It is a covenant in which the work is solely the work of God, and righteousness is the righteousness of God. ARSH July 24, 1900, p. 473.9
It is a covenant in which everyone who shares it is born of the Spirit, and who thus receives a new mind and a new heart, in which mind the law of God is put, and upon which heart that law is written by the Spirit of the living God. ARSH July 24, 1900, p. 473.10
It is a covenant in which, by the creative power of the promise of God, each one who submits to that promise is created a child of God. "For we are his workmanship, created in Christ Jesus unto good works, which God hath before ordained that we should walk in them." Ephesians 2:10 ARSH July 24, 1900, p. 473.11
It is a covenant in which, solely because of the mercy of God, and by his promise, there is obtained forgiveness of sins, full and free: the sins and iniquities to be remembered no more forever. ARSH July 24, 1900, p. 473.12 ATJ
Sin is the transgression of the divine law. 1 John 3:4. The only effective means therefore for suppressing sin is that which enables the individual to keep that law. And as this law is infinitely higher and broader than man's law, only the Infinite One can provide the means required. And this He has done in the provisions of His gospel, which is "the power of God unto salvation to everyone that believeth." Romans 1:16. It is the privilege of Christian preachers to preach the power of God for the salvation of every sinner. It is their duty as well, and they are not true to their calling if they fail to do it. And what is "the power of God unto salvation"? The first chapter of Genesis furnishes an answer to the question. God said, "Let there be light," and "there was light." He said, "Let there be a firmament in the midst of the waters," and "it was so." He said, "Let the earth bring forth grass, the herb yielding seed after his kind, and the fruit tree yielding fruit after his kind," and "it was so." His word created that which did not exist before; and in "every one that believeth" His word, there is created by its power that which did not exist before, even a new heart, which is clean and without sin. Psalm 51:10. By faith, the sinner becomes a "new creature" in Jesus Christ. 2 Corinthians 5:17. AMS April 8, 1897, p. 210.1 ATJ
Luther, toiling on his knees up the so-called holy stairs in Rome, was trying to punish sin out of his flesh; but when he heard the voice speaking, "The just shall live by faith," he began to learn of a power able to set him free. All that system of penance and punishing of the flesh that has come into Christendom with monkery is based on the idea that there is good in man, and if only he is punished sufficiently the evil will be suppressed and the good remain. True, Jesus said, "If thy hand offend thee, cut it off," but it was only a striking way of emphasizing His teaching that "from within, out of the heart of men" proceeds the evil. The trouble is not with hand, or foot, or tongue, but with the heart, and only the Lord Jesus Who can give a new heart can deal with the trouble. The new heart and the new life come with the free forgiveness of sin, and if any weary, heavy-laden one will but confess his helplessness, and choose the life of obedience, the gift is his by the power of God. Professing Christians who still want to be saved in sin and not from sin need this message of life and righteousness by the gift of God, and the myriad souls in darkness who know nothing of a burden-bearing, loving Saviour need it. BEST October 25, 1897, par. 4 EJW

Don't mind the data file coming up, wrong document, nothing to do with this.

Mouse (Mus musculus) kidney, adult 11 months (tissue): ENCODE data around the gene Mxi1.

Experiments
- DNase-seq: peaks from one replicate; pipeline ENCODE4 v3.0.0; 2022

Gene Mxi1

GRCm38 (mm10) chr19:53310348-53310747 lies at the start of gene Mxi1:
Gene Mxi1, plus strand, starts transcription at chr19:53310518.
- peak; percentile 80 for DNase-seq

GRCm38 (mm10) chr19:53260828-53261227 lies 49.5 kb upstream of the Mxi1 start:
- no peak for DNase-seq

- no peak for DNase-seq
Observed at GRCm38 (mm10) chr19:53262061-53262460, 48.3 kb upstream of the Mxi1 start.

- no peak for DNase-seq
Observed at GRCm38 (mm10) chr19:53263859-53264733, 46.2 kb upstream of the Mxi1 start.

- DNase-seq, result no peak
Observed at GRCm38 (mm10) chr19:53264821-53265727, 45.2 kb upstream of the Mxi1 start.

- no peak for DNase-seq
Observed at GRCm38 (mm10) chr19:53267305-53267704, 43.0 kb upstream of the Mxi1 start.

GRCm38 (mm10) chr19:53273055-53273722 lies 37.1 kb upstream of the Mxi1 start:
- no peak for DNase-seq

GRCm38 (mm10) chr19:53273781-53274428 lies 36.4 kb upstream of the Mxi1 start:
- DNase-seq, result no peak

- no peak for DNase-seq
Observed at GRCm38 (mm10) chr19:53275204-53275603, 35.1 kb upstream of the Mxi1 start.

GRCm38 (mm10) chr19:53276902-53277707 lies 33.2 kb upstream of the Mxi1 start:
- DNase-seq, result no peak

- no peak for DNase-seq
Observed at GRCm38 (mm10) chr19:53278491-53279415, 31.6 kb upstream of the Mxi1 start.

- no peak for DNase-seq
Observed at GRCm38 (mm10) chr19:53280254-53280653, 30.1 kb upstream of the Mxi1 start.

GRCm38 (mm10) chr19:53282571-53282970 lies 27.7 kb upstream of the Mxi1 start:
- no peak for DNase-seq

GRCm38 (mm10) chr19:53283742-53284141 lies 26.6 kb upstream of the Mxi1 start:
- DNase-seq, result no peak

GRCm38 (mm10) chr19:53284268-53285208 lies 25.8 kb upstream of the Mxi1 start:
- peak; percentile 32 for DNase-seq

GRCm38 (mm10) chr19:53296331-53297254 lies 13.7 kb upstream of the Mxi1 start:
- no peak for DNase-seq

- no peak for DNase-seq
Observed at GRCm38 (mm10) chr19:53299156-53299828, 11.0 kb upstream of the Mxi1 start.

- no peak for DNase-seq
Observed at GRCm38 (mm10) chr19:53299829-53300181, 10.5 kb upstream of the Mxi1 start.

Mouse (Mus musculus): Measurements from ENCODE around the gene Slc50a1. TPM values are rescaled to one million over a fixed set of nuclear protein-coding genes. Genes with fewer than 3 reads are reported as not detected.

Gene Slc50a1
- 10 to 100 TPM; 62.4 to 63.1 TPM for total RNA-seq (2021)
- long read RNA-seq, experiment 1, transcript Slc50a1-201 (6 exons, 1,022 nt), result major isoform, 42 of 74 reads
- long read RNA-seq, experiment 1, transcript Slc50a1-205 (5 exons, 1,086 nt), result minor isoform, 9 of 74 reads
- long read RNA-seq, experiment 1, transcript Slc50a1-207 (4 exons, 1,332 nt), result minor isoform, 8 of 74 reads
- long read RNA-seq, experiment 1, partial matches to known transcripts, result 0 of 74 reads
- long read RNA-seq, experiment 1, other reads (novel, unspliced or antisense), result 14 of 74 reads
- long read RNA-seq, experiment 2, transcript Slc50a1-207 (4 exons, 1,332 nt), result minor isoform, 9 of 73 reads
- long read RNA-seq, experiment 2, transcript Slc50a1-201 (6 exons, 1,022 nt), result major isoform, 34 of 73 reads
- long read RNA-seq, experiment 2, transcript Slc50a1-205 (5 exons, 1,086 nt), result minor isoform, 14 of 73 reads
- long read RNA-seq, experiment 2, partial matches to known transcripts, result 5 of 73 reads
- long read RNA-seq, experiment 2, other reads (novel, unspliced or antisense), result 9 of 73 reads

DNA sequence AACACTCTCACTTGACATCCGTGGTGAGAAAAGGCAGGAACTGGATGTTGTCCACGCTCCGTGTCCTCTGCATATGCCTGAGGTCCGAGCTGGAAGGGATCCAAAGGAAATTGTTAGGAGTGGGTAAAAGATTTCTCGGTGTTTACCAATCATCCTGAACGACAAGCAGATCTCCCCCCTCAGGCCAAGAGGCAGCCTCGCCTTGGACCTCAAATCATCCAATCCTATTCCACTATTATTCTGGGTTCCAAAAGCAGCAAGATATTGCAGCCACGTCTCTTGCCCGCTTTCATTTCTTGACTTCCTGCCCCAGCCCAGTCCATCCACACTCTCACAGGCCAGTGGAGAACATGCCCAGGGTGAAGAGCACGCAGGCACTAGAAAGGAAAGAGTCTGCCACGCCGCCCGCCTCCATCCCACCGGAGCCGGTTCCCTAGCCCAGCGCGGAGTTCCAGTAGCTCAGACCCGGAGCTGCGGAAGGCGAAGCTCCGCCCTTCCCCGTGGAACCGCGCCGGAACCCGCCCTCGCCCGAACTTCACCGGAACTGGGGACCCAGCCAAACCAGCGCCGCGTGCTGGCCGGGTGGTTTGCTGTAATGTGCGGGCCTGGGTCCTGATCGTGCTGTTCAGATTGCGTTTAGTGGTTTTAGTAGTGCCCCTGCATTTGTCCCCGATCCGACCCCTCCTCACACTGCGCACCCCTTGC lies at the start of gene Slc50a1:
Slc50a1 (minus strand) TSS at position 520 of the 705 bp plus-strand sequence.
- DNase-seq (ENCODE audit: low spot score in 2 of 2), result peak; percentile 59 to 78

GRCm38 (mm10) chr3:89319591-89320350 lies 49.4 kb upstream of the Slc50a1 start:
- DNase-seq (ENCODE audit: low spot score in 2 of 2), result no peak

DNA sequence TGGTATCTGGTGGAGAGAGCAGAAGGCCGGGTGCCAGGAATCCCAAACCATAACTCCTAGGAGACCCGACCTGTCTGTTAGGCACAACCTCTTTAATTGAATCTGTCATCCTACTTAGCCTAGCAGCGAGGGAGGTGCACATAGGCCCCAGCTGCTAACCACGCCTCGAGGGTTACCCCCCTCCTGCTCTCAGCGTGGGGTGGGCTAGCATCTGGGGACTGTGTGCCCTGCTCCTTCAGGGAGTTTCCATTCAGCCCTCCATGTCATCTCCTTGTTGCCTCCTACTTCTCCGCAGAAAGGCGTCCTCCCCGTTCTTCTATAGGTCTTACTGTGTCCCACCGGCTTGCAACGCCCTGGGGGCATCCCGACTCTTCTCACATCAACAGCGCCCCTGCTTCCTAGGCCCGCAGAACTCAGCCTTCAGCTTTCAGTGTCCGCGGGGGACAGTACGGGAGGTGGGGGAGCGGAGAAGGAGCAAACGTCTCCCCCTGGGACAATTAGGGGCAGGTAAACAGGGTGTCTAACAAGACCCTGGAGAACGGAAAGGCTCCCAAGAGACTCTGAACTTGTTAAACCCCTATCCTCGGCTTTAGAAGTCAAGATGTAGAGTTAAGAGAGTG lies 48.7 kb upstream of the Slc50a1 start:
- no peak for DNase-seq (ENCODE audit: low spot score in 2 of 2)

Here is a test by which we may settle every question as to the lawfulness or unlawfulness of an act: Will it glorify God? If it will it is not only lawful but necessary. The man who is honest with himself before God in this question can settle which things are unlawful for him, and how far he may go in things that are necessary, as in eating and drinking. PTUK June 4, 1891, p. 185.4
"But what a hardship," says one, "to be obliged to rein ourselves up to such a test." Well, that depends on whether or not we are really the slaves of Christ; whether or not we have willingly, gladly capitulated, accepting His terms, and yielding to His service. If we have, then it is not a task to inquire what will be to His glory, and to do it. We have yielded to Him because in His infinite love and mercy He has enabled us to see that there is more to be desired in His service than in our own; and we have made His will our own. He has made us new creatures, giving us a new heart, and new purposes, so that when we do His will we are simply doing our own, for His will is ours, and our will is His. PTUK June 4, 1891, p. 185.5
"But suppose our will is His, and we have only one longing, supreme desire, namely, to do His will and glorify Him, how can we always do it?" That is answered in the very fact that we are His, wholly His. We are not our own, but have resigned ourselves into His hands as simple instruments of His will. We have no power in ourselves, but He has all power, and can make us what He wishes. And here comes in the encouragement of the thought that we serve a mighty Master, one against whom all the powers of earth and hell combined can do nothing. So, when the fierce temptation arises, when the infirmity of the flesh would cause us to fall, we, having the mind of our Master, to hate sin, flee to Him for strength, and His strength does what our weakness cannot. PTUK June 4, 1891, p. 185.6 EJW
And so, in closing, because of His infinite agape love and complete, eternal sacrifice, we today have the opportunity to respond, by faith, and allow Him to give us the new heart that we all need and that He desperately wants to give us. May that be our desire so that we can be with Him forever.